2. I love this. The idea of seeing ESPN stumble over itself to explain and excuse the SEC failures in the face of cold-hard-facts and “the eye test” make me so happy.

    Of course, the dream scenario is that OSU makes the playoffs (still lots of chaos yet to come) but they are matched up against, say, Mississippi State in the semifinals, and then draw Alabama (ESPN’s bread and butter) and win BOTH games. Eight years of being ESPN’s whipping boy are suddenly erased away in the blink of an eye.

  3. Or the Two SEC teams win their first round match ups, and it confirms everything ESPN has said. I hate to miss the playoff and put all our eggs into two games.

    • Yeah, Dan, that is the nightmare flipside to sportMonkey’s beautiful chaos: The SEC teams both win and then play a masterful championship game, coming down to a last second drive to crown Alabama the first College Football Playoff Champions.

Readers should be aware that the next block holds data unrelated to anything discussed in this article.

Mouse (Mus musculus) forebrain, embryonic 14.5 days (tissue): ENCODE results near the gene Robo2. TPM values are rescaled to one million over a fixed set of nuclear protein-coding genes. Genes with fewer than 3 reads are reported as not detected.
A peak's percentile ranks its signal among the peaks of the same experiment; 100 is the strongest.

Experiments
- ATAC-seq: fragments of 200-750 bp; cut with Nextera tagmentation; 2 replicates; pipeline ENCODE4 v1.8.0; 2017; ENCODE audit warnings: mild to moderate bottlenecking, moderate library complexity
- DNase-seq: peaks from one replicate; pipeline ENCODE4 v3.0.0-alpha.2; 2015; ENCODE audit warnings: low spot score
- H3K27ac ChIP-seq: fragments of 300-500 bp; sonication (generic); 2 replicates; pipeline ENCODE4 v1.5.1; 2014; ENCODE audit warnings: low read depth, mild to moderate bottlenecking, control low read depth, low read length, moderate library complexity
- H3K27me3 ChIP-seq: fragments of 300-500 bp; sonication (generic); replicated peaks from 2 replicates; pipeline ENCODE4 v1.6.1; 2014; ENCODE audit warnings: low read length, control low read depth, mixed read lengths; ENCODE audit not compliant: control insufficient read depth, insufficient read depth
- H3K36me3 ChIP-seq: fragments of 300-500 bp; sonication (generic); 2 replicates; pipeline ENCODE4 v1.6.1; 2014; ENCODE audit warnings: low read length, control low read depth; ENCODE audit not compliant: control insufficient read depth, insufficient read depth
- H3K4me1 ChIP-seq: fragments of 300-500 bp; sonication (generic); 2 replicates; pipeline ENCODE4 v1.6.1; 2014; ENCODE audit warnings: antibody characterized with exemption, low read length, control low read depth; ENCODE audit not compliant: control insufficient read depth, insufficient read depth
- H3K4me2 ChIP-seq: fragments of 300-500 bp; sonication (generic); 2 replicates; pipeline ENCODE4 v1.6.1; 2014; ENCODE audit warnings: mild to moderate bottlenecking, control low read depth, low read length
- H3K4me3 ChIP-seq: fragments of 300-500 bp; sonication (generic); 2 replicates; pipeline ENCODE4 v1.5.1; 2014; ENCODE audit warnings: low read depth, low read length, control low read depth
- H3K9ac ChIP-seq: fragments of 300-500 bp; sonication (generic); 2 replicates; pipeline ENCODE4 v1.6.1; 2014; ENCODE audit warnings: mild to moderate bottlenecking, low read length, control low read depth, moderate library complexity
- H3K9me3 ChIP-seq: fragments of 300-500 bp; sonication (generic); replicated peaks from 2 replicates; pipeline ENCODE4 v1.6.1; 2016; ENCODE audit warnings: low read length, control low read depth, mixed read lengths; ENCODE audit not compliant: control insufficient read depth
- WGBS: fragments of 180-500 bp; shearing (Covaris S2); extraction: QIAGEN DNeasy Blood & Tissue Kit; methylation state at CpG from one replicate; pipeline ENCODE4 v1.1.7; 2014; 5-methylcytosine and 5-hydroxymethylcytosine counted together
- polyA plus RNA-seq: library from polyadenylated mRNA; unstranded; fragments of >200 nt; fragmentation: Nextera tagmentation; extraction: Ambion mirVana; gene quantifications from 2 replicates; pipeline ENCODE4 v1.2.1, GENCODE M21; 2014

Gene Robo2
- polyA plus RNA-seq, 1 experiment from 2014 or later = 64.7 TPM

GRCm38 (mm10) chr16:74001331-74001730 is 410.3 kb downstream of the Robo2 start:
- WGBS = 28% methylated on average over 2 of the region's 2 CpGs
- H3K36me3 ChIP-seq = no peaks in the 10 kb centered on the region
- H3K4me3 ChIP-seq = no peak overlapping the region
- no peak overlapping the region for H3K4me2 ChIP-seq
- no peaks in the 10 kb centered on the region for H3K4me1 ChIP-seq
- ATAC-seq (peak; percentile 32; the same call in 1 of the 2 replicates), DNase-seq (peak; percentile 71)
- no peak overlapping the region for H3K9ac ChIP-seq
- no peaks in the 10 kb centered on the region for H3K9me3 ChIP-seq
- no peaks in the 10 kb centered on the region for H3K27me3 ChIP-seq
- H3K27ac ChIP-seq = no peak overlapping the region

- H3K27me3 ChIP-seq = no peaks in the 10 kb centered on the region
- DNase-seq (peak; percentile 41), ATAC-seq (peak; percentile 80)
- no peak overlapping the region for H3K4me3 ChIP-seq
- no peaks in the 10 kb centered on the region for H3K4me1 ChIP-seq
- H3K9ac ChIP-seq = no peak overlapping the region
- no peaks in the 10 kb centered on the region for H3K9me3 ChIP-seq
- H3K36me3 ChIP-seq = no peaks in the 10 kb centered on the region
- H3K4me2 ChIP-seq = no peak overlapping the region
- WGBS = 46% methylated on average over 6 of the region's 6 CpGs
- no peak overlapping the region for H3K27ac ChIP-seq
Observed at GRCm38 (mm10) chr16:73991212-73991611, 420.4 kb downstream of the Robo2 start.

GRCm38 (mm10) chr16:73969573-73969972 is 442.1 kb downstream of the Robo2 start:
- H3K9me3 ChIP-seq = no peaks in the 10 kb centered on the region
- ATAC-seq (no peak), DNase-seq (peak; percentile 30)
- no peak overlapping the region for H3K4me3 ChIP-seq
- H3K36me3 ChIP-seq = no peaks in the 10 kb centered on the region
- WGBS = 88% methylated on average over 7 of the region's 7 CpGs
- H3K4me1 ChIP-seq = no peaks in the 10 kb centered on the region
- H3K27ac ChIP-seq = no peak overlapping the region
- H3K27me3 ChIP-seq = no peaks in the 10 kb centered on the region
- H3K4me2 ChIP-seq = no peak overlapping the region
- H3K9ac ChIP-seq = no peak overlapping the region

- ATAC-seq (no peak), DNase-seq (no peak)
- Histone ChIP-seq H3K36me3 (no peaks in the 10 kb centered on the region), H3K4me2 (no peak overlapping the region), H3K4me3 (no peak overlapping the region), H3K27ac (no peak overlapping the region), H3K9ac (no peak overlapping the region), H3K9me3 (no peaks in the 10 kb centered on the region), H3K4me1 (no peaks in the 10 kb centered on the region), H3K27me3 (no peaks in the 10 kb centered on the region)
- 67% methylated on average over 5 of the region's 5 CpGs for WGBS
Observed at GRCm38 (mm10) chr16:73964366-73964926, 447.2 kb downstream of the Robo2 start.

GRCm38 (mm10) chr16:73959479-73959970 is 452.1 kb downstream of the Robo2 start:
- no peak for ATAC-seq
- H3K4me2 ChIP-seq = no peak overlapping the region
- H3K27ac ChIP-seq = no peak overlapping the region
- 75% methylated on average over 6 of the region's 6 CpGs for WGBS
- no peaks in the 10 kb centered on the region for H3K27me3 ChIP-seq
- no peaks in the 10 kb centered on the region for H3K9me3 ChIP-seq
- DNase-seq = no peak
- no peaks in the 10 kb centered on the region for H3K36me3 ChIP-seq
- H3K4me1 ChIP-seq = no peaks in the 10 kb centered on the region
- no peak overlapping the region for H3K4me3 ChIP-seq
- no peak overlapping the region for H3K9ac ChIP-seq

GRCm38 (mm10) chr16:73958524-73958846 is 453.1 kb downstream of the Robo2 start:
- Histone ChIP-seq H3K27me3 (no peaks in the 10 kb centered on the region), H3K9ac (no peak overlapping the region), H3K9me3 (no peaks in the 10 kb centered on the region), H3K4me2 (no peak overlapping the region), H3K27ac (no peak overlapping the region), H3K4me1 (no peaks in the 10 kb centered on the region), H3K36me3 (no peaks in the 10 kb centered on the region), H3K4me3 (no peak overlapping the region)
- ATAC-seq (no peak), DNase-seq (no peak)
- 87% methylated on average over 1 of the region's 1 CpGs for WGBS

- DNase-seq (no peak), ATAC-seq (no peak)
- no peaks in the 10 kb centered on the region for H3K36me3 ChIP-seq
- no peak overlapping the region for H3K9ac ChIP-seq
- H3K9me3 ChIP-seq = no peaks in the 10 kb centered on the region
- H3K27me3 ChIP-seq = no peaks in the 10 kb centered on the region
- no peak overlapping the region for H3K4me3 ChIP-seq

I’m sick just typing that :/

      • Even if that were to happen, I don’t think it would be perceived that way. Keep in mind the context of such a thing happening: even in this worst-case, this is would be a rematch. So one of two things would happen: the same team would win twice, meaning the other team had no business being there and the legitimacy of the championship is in question; or the teams would split victories, meaning that the legitimacy of the championship is in question.

        Also – as I pointed out, such a situation increases the likelihood that the rest of the SEC would be overmatched and perform poorly in the bowls.

        So, even in your worst-case scenario, there is only one SEC winner and that victor would have serious criticism, in the context of the rest of its conference performing poorly.